The days became a never-ending walk. Salva’s feet kept time with the thoughts in his head, the same words over and over: Where is my family? Where is my family?
Every day he woke and walked with the group, rested at midday, and walked again until dark. They slept on the ground. The terrain changed from scrub to woodland; they walked among stands of stunted trees. There was little to eat: a few fruits here and there, always either unripe or worm-rotten…
After about a week, they were joined by more people…Men and women, boys and girls, old and young, walking, walking…
Walking to nowhere.
Salva is an 11-year-old Dinka boy from Southern Sudan. It is 1985, and he has been propelled by the deadly civil war onto a trek to save his life. This trek will take him, along with hundreds of thousands of young boys across war zones, through lands populated by marauding lions, across swollen rivers where deadly crocodiles lurk, through scorching deserts, always with too little to eat, too little to drink, in fear, without shoes, and without family. Many died, while thousands straggled into refugee camps in Ethiopia and later Kenya. Salva is one of the survivors.
Nya took the hollowed gourd that was tied to the handle of the plastic container. She untied it, scooped up the brown muddy water, and drank. It took two gourdfuls before she felt a little cooler inside.
Nya filled the container all the way to the top. Then she tied the gourd back in place and took the padded cloth doughnut from her pocket. The doughnut went on her head first, followed by the heavy container of water, which she would hold in place with one hand.
With the water balanced on her head, and her foot still sore from the thorn, Nya knew that going home would take longer than coming had. But she might reach home by noon, if all went well.
Nya is an 11-year-old Nuer girl, living in Southern Sudan. It is 2008, and her village has survived despite the wars and droughts and the generations-long conflict with the Dinka people. Nya spends her days trekking back and forth to a pond where she fills a massive plastic bidon with water for her family. Back and forth. Back and forth. Three times a day. Grabbing a bowl of sorghum meal at home to fill her stomach, drinking the brackish, parasitic water at the pond to quench her thirst before hauling the backbreaking, heavy container home.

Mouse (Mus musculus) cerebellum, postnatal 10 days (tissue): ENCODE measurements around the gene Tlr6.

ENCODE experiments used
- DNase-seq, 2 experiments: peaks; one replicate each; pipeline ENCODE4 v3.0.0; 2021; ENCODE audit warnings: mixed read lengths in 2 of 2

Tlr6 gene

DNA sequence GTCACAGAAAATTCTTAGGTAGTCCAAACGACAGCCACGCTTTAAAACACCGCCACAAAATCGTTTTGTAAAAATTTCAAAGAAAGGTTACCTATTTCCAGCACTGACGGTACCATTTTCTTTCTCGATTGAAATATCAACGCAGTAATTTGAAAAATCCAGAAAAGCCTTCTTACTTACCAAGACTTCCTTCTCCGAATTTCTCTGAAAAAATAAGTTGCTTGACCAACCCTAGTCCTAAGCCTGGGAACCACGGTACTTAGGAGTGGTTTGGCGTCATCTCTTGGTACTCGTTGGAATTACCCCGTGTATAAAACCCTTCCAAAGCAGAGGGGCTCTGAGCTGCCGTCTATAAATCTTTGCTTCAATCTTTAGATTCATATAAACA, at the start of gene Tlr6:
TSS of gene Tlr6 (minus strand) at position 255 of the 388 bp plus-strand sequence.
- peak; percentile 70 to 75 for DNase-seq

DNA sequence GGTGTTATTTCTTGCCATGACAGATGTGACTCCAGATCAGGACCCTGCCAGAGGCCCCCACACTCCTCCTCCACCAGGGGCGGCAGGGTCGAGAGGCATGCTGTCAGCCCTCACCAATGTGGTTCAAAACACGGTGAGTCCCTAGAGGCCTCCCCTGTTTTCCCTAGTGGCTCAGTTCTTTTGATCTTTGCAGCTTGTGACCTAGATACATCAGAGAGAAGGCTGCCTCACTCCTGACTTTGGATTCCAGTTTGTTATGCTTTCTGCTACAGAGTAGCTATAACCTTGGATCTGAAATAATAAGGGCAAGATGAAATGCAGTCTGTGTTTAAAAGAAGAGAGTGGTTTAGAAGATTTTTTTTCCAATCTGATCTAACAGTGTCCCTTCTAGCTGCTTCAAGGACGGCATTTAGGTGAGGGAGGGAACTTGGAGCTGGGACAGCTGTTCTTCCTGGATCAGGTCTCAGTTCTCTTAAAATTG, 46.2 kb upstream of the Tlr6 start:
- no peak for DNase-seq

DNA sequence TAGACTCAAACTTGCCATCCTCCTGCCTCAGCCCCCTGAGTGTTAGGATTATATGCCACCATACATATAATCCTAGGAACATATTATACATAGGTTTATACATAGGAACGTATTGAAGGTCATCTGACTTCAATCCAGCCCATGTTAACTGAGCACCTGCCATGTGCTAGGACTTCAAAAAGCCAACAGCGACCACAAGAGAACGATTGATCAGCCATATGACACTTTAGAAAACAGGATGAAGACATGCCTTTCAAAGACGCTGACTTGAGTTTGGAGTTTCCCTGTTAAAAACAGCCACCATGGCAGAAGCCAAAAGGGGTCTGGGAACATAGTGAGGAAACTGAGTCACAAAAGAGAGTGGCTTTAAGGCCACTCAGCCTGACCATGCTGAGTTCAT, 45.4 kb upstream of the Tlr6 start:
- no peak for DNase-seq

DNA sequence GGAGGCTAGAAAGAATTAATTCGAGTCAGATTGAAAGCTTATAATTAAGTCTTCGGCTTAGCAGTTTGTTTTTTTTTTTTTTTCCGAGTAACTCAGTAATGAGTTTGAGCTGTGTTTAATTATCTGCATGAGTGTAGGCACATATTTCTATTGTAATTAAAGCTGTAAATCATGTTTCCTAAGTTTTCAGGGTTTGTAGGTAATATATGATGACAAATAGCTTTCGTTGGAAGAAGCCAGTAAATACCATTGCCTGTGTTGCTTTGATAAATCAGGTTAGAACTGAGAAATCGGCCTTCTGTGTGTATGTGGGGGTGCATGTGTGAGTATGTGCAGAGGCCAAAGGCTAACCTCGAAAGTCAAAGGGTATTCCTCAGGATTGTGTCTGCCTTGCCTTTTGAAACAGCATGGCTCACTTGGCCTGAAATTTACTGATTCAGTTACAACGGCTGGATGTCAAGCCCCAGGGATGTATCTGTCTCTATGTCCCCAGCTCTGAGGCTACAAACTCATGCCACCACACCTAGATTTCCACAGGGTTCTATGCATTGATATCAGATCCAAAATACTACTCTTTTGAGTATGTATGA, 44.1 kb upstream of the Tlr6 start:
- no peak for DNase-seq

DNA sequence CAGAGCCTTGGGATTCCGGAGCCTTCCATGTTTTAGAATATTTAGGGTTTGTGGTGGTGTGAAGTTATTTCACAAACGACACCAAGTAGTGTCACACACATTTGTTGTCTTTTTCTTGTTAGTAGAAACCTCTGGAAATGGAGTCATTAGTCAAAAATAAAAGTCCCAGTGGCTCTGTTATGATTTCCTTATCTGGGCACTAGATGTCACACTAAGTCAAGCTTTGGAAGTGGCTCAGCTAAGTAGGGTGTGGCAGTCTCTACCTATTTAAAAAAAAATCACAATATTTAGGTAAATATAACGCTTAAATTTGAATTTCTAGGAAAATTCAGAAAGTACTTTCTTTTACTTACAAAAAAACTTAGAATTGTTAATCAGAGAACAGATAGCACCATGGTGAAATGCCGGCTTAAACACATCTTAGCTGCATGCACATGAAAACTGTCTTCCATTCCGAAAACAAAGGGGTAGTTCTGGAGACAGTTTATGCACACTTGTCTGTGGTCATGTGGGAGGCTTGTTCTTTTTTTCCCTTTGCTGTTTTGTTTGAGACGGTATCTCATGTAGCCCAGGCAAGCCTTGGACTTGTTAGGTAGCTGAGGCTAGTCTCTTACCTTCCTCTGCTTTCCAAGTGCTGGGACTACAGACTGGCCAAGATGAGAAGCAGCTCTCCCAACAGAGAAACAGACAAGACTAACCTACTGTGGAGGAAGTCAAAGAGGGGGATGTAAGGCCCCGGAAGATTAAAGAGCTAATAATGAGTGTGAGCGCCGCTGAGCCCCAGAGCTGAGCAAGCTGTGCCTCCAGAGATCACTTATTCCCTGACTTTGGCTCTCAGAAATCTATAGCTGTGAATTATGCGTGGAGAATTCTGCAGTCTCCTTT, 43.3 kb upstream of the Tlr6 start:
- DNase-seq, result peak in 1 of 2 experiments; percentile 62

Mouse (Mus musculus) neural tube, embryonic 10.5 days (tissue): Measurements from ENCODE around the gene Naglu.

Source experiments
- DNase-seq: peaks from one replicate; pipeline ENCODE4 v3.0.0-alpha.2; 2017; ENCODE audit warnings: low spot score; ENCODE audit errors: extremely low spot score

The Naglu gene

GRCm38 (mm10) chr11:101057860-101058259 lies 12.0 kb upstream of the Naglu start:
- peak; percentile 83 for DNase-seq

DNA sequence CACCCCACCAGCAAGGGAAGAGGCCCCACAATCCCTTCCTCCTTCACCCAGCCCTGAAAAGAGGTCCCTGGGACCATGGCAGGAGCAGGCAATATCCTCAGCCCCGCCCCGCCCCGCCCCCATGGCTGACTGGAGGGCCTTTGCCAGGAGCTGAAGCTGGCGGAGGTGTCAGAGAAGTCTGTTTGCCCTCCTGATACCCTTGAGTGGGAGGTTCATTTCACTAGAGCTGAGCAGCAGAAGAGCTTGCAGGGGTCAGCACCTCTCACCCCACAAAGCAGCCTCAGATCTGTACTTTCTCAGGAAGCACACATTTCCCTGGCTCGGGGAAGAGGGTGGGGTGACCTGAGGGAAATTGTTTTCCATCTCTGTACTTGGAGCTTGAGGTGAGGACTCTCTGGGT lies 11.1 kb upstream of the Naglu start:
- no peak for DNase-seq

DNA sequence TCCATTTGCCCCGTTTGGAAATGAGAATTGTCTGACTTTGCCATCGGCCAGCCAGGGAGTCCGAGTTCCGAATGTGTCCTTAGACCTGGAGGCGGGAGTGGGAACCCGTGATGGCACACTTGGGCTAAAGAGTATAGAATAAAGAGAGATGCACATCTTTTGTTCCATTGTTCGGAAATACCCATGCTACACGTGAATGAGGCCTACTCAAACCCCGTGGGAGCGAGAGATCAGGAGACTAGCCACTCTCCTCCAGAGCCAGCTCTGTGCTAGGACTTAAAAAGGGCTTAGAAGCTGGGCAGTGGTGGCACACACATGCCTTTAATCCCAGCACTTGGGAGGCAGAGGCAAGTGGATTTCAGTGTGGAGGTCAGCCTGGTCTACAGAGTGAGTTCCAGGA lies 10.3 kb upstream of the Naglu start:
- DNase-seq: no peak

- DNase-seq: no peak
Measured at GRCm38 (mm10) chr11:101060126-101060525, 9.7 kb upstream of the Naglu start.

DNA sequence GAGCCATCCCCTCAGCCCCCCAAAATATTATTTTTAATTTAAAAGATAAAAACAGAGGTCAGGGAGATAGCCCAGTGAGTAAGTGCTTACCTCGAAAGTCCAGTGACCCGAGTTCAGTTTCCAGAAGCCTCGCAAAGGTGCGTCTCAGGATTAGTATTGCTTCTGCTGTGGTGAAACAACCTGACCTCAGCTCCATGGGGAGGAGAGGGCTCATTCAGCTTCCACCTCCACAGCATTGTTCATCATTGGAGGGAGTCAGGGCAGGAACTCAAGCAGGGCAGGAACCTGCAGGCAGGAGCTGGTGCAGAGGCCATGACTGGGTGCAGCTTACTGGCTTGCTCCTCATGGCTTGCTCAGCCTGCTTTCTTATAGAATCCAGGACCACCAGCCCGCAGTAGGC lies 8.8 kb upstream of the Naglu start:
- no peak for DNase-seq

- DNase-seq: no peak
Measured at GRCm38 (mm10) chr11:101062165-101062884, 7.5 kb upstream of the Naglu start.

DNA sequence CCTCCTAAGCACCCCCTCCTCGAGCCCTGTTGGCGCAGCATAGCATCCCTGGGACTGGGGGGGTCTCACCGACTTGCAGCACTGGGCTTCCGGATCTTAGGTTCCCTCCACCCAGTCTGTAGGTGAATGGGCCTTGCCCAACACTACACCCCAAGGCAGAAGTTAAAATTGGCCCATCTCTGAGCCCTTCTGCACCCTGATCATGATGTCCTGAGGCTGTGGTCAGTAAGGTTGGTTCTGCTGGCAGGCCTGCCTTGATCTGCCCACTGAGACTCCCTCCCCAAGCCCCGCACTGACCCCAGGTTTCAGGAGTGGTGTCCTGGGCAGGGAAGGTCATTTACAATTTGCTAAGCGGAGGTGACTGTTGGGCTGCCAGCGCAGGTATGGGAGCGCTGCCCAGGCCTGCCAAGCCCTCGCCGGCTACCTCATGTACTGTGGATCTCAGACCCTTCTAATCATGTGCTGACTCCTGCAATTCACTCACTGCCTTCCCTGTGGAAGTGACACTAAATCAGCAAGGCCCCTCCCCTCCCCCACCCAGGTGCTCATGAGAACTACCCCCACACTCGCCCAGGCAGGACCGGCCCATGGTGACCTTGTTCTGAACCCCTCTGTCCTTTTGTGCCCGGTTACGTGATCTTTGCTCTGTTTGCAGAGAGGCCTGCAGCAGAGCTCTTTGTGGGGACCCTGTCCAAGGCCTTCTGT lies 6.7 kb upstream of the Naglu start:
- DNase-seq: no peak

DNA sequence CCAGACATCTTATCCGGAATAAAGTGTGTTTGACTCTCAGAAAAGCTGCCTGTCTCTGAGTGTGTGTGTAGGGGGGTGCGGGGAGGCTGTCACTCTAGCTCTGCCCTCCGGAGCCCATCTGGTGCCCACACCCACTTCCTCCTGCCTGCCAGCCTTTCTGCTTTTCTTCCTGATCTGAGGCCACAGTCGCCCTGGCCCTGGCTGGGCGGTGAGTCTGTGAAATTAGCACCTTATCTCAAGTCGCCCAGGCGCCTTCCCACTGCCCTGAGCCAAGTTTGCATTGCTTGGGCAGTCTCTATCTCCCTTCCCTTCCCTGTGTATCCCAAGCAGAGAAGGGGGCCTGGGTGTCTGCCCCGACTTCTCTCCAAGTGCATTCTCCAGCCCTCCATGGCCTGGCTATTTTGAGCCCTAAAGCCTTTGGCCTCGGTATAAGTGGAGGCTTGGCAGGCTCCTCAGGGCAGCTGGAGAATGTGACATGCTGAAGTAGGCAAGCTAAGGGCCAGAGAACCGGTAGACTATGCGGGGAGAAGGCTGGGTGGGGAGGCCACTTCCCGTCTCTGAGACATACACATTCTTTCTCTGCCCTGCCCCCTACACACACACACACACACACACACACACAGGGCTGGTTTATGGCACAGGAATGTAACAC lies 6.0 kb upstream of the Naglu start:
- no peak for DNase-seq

These two lives intersect in 2009. How that happens is as much a miracle as the individual survival of each of these children.
Linda Sue Park is one of my very favorite authors. Here she takes the true story of Salva Dut, who now lives in Rochester, NY, and interweaves it with a fictionalized account of one young girl who is helped by a well-drilling project Salva has begun in Southern Sudan. Her writing is as graceful as ever. Her account of the harrowing, sorrowful journey of the Lost Boys strikes a perfect balance between enough detail to properly convey the horrors of that time, while not being utterly overwhelming for young readers. The pacing of the two stories is perfect and the shifting back and forth between the two narratives works well. Above all, despite the appropriate grief for the people of Sudan this book conveys, its overall message is one of hope and kindness.
Quite new, published in 2010, this is a fantastic read for middle-elementary and up.
Here’s the Amazon link: A Long Walk to Water: Based on a True Story